Go even further south and you will reach the peninsula of Monte Argentario, connected to the mainland by three strips of land, one of which crosses the lagoon of Orbetello.
These 4,000 hectares of marsh are inhabited by grebes, rare migratory birds and some 4,000 pink flamingos. The two main towns on the promontory are Porto Santo Stefano, dominated by a magnificent fort, and Porto Ercole, which has a charming old town and a port.
Along the waterfront of Porto Ercole, seafood restaurants and artisan workshops are carved out of old fishermen’s huts. There’s nothing better here than a bowl of local tagliolini with prawns, clams and zucchini.
In Porto Santo Stefano, Trattoria a Casa Paolo e Rosita offers an extra dip in local cuisine, which naturally focuses on an abundance of seafood, as well as seasonal ingredients such as wild mushrooms, wild boar and chestnuts .
Connoisseurs rent villas in Monte Argentario for the summer to enjoy happy and quiet days. Agrumento Dell’Isola Villa is a pink-painted two-bedroom stone farmhouse surrounded by olive, orange and lemon trees. In addition to a swimming pool, it enjoys access to its own secluded beach. It sleeps four and costs from £2,108 for a week, starting September 24.
You can spend your days here hiking the highest peak of Punta Telegrafo, taking a glass-bottom boat trip to the nearby islands of Giglio and Montecristo, or biking along Via Panoramica, a road which offers cinematic views of the archipelago.
Divers can explore shipwrecks around the small crescent-shaped island of Giannutri, such as the Roman ship Punta Scaletta, and see the stunning vertical walls of multicolored corals and sponges, as well as a kaleidoscope of marine life beneath the form of barracudas, scorpion fish, dolphins and fin whales. For a legendary coastal stay, there’s nothing better than Hotel Il Pellicano in Porto Ercole – arguably Tuscany’s most glamorous hotel, which opened its doors in 1965.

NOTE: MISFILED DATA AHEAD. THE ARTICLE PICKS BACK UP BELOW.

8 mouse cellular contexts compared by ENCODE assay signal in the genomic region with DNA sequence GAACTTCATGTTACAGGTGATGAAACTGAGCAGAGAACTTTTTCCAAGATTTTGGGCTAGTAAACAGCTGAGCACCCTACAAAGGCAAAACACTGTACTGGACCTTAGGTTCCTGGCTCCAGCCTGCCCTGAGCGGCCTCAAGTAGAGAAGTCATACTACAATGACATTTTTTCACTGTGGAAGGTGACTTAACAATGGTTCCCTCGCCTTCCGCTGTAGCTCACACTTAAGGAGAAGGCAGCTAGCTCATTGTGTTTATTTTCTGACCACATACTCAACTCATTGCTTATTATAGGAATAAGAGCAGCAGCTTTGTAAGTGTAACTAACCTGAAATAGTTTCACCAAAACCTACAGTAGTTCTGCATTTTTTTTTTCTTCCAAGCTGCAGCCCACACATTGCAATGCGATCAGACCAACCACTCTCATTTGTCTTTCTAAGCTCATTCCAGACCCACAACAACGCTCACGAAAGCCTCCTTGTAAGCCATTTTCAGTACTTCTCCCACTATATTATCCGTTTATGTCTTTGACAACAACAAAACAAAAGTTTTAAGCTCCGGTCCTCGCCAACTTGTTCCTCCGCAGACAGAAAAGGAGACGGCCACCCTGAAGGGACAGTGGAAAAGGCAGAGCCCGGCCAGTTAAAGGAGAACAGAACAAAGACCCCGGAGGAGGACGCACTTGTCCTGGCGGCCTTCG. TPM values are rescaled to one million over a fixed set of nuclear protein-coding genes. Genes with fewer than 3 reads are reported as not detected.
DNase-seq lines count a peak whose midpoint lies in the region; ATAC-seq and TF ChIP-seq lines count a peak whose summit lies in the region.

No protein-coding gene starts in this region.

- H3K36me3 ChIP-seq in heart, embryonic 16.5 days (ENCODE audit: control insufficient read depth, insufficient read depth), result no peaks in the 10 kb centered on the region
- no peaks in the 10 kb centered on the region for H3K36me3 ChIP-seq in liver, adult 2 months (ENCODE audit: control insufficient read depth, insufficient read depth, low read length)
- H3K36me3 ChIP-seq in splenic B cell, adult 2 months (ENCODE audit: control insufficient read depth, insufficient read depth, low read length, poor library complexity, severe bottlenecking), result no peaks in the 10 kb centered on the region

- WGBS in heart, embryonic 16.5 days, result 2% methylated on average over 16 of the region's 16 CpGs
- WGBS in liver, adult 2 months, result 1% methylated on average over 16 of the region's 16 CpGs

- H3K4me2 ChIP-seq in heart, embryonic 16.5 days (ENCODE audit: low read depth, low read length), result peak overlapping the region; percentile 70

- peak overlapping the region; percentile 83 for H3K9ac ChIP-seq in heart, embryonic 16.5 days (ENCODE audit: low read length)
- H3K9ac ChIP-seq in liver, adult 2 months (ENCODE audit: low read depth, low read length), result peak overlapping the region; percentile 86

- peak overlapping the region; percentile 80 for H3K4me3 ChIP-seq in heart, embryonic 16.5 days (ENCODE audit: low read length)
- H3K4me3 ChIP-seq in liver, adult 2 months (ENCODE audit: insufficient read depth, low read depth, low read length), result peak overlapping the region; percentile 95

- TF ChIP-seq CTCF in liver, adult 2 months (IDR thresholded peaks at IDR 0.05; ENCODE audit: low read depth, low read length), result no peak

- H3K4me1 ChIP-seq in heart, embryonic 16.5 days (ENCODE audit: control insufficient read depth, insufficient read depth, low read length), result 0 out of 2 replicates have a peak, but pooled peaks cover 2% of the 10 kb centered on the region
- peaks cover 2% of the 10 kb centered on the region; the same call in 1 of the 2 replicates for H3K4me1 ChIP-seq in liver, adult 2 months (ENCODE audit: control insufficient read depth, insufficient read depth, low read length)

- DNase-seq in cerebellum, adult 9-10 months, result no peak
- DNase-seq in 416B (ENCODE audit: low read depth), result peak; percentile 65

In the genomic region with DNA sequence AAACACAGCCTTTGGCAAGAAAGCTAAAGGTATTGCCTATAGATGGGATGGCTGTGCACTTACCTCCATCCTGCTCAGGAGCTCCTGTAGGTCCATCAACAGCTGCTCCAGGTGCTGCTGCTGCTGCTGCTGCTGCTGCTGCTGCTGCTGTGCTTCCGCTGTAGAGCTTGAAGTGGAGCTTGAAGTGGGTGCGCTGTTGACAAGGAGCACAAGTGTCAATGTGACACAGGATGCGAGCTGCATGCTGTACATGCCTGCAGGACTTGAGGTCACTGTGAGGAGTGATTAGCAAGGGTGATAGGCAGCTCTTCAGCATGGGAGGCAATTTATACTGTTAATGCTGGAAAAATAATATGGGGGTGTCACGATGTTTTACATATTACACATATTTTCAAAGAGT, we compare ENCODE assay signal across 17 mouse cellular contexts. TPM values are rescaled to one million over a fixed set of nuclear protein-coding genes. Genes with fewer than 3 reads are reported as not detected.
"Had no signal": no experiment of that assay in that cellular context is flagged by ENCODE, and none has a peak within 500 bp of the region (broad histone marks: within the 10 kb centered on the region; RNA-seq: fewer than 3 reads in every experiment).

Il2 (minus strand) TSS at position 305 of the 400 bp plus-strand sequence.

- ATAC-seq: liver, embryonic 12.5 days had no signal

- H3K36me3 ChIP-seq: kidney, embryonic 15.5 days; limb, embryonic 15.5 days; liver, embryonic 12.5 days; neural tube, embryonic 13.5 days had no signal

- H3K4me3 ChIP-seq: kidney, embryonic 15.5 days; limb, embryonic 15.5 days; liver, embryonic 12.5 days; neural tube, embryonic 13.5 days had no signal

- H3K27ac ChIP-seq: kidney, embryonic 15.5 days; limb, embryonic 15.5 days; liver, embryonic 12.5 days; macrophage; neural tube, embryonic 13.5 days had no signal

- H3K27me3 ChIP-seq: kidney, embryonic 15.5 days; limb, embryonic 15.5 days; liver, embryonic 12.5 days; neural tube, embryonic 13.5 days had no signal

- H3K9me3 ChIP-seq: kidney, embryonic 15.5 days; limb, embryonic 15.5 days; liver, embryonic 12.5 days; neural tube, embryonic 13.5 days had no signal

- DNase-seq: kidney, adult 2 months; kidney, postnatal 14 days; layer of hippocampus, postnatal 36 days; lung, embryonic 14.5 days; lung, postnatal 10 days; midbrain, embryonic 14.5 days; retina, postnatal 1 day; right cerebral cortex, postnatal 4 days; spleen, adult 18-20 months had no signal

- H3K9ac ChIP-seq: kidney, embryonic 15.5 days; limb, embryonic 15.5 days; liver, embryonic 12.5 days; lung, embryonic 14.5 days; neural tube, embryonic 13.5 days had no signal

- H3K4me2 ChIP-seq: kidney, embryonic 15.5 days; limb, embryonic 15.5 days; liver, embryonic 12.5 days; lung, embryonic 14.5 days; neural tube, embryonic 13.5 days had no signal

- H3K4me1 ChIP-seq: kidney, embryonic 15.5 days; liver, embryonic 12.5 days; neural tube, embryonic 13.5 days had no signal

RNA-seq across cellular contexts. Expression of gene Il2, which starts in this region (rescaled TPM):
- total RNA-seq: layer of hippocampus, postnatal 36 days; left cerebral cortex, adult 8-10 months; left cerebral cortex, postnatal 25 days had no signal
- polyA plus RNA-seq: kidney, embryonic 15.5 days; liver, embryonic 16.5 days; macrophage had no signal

It has a breathtaking setting perched above the Tyrrhenian Sea. Guests can also access a very hip beach club by taking an elevator that plunges you down the side of the cliff.
At the hotel’s Bar All’Aperto, start your evening with a Pellicano martini, prepared with a splash of local tangerine liqueur.
Michelin-starred chef Gioia oversees the main restaurant, Il Pellicano, where he elevates the bountiful amounts of local produce on offer to stellar levels.
A five-night trip to the Tuscan Riviera, including flights, car hire, two nights at Hotel Il Pellicano and three at Hotel Byron, B&B, costs from £5,400 pp.
Perhaps most importantly, Hotel Il Pellicano is a master at what the Italians call sprezzatura, meaning it exudes a certain nonchalance about its obvious appeal. In other words, just like the Tuscan Riviera itself.